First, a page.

Instead, I said NOTHING. Nothing when I knew better. Nothing about the other truths that exist out there. I let her believe that it was just my son’s experience. A little black spot on adoption. That nobody else feels pain. Feels loss. I allowed her to live in that world I try so hard to get others to see past. I had an opportunity and I not only let it pass me by . . . I purposely stomped on it. Silenced it. Ran from it. All so that I could just be “normal” for a space in time.

Normal . . . it’s something I know I will never be. Not in the ways I view it in my mind.

And I need to stop allowing such a need to control me. To set me back, silence me.

I need to find a balance. A balance that allows me to be okay with laughing and enjoying myself while still having that strength to speak out about adoption. I need an acceptance that adoption did happen to me, to my son, my husband, and my three younger children. That it will never go away. Never disappear.

But it doesn’t have to rule me in such a way that I don’t allow the other side of me to show, and experience, as well. That I don’t continue to feel that I have to give up one “side” for another.

There has to be a way to balance it because I know, deep inside, that I don’t want to be that person I was who lived in denial for so many years. I don’t want to be one who doesn’t stand up and speak out when I know there is so much to be changed.

I want to be me. Someone who knows and understands how deeply adoption has affected myself and others. Who faces that fight to make changes, educate, and never allow the fantasy to live. The friend who is there for those who have been there for her. And the woman who can still hold her head high for being a mother, a wife, a daughter, and a person who has gone down different paths than others but still survives to tell the tale.


  1. Please don't be hard on yourself. The "balance" you speak of has a constantly-shifting pivot point. What's comfortable to discuss one day may be intolerable the next and that's really no fault of your own, it's just human nature.
    It can be comforting to have a sip of the "fog" every now and then just to get away from it all. Like alcohol, taken in moderation it can be theraputic, a little break.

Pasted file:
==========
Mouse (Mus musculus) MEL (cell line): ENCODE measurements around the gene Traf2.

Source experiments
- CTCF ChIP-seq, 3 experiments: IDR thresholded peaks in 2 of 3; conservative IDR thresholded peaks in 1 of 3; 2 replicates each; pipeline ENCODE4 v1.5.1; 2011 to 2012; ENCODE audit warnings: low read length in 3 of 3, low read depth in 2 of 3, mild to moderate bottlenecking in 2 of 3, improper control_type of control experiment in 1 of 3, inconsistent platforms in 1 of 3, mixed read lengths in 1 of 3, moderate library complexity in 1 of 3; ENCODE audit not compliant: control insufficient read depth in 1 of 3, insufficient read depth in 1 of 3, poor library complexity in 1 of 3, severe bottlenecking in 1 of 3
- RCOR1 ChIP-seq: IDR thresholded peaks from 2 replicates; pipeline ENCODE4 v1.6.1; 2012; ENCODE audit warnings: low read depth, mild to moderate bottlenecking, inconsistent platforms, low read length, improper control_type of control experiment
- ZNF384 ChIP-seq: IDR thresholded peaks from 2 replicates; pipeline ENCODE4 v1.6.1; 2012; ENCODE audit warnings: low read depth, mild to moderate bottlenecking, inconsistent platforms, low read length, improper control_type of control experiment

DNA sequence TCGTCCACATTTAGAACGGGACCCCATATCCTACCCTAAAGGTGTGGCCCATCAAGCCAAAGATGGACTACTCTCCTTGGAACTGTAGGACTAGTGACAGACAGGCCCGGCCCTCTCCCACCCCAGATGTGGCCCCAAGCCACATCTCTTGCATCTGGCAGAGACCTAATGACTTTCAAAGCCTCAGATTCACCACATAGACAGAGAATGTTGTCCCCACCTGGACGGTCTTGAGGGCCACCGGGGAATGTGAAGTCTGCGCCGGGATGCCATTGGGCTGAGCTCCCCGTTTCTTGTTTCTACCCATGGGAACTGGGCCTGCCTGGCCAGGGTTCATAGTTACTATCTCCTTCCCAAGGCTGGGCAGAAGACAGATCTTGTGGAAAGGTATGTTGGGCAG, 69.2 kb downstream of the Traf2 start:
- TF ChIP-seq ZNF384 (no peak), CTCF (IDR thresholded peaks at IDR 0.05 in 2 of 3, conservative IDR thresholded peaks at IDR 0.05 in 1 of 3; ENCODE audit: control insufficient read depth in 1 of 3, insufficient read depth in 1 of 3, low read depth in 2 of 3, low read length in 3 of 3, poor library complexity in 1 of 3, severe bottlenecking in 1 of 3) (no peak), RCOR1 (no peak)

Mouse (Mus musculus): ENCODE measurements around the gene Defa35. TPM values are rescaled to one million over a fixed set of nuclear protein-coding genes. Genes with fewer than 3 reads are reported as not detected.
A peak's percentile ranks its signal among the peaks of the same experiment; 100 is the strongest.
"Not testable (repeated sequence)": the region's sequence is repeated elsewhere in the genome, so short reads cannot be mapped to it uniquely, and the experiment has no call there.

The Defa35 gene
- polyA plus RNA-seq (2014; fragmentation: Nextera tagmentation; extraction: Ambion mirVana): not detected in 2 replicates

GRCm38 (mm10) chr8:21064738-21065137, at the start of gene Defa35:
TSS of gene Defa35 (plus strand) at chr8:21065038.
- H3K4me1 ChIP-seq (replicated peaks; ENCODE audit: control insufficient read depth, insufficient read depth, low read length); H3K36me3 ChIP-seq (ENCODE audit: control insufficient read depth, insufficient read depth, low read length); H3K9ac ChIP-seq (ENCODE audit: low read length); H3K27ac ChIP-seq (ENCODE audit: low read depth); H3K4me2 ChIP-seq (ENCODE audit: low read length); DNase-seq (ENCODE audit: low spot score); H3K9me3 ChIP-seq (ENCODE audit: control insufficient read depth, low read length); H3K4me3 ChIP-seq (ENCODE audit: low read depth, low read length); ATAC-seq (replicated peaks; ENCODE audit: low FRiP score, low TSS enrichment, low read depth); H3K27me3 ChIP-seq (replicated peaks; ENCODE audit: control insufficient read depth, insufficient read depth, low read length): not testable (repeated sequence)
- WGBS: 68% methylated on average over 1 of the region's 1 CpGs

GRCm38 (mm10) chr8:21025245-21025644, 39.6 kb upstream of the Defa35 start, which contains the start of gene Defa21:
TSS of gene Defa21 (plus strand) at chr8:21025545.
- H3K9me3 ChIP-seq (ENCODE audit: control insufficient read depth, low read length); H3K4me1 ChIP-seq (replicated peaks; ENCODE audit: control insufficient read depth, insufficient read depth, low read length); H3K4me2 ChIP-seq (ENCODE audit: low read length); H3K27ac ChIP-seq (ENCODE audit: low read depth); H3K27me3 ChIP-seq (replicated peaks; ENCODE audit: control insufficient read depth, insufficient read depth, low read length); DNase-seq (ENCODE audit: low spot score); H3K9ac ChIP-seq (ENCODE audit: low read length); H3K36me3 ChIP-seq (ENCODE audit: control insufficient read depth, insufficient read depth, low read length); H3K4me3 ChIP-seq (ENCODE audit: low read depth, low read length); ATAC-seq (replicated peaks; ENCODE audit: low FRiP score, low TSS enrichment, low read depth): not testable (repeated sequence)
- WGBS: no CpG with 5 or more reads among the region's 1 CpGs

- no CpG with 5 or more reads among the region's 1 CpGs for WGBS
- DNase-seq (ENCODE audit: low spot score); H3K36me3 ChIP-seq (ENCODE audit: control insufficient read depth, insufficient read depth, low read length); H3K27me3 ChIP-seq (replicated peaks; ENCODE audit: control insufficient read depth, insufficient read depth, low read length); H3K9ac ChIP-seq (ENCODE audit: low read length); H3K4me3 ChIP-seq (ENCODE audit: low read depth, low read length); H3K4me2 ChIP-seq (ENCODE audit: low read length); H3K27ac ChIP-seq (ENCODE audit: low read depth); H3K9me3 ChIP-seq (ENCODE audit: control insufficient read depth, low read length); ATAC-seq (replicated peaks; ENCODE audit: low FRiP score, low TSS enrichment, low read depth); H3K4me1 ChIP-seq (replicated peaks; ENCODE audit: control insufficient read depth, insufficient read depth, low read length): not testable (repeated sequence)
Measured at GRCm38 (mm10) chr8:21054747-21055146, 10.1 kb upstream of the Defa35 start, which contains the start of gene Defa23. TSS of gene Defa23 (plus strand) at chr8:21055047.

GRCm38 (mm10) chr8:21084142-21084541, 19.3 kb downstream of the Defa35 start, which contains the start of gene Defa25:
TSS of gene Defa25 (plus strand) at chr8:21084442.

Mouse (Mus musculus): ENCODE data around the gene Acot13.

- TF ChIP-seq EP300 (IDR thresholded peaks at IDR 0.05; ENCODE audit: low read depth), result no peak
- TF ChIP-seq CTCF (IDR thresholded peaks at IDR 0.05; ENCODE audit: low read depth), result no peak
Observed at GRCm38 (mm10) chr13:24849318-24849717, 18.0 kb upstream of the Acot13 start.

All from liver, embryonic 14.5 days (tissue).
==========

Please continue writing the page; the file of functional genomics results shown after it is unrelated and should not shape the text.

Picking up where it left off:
2. Cassi,

    Please don't beat up on yourself! You're entitled to feel however you feel, and act however you want to act. You have NO RESPONSIBILITY to educate the world. I'm just so grateful that you sometimes choose to do so, since I've learned so much from you. But you're also entitled to just have a life without taking on that responsibility all the time! You've given enough -- more than should be allowed -- for adoption's sake. You have no obligation to give more.

    Yes, be true to yourself. Choose to fight the battles that you want to fight, and when you want to fight them. But if you choose to lay down your arms FOR ONE LITTLE BITTY BIT of normality, then you have every right to do so. Be kind to yourself. You deserve it.


  3. "Because I didn’t want her to suddenly back away and look at me like so many others do when I speak out about adoption."

    I get this totally, it is hard to be the freak who gave up your kid. As others have said, do not beat yourself up. I have a great realtionship with my son I lost so many years ago but even he drank the adoption koolaid.

    I figure it is better to keep my mouth shut (even with him) because I doubt anyone will get it.

    Life is way too short.

  4. Hey Cassi,

    I don't blog - can't bring myself to do it - and in many respects you are way ahead of the crowd. When I think of the millions(?) of mothers who've lost their child/ren to adoption and yet I only have 20 or so bookmarked I can't make very good sense of it. I guess this is just to say, that while I'm not much of a writer, I do paint a lot and I guess if I have a blog it will be just pictures and few words. It just seems like such a big hump to get over - to feel like I can come out of that shell at all.